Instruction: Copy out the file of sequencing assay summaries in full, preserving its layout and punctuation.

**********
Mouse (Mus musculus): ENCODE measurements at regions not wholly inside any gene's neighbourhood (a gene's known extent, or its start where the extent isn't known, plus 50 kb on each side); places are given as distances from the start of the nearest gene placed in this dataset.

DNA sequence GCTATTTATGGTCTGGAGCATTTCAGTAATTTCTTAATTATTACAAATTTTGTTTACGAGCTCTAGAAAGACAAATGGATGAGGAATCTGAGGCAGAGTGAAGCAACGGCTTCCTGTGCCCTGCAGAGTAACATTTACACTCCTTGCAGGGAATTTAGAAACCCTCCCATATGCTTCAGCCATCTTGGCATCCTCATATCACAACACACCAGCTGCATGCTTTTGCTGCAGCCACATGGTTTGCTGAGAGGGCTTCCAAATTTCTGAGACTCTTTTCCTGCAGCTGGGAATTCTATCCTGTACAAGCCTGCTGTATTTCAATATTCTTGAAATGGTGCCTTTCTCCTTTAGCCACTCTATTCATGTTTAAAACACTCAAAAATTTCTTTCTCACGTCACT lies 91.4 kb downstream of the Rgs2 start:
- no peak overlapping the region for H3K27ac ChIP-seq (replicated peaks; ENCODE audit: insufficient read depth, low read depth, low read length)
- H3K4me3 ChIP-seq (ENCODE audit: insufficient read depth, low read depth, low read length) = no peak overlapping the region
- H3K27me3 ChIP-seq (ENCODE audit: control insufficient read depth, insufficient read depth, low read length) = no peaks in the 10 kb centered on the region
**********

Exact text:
Mouse (Mus musculus): ENCODE measurements at regions not wholly inside any gene's neighbourhood (a gene's known extent, or its start where the extent isn't known, plus 50 kb on each side); places are given as distances from the start of the nearest gene placed in this dataset.

DNA sequence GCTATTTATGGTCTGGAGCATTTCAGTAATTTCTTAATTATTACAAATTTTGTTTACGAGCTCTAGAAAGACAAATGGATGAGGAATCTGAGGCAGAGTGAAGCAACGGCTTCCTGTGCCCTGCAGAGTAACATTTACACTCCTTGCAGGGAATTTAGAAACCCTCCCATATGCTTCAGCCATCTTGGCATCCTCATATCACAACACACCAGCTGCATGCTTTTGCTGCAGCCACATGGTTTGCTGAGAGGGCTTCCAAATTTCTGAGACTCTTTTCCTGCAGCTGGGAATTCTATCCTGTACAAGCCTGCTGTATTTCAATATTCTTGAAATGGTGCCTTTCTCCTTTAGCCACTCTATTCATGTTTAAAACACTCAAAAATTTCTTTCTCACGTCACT lies 91.4 kb downstream of the Rgs2 start:
- no peak overlapping the region for H3K27ac ChIP-seq (replicated peaks; ENCODE audit: insufficient read depth, low read depth, low read length)
- H3K4me3 ChIP-seq (ENCODE audit: insufficient read depth, low read depth, low read length) = no peak overlapping the region
- H3K27me3 ChIP-seq (ENCODE audit: control insufficient read depth, insufficient read depth, low read length) = no peaks in the 10 kb centered on the region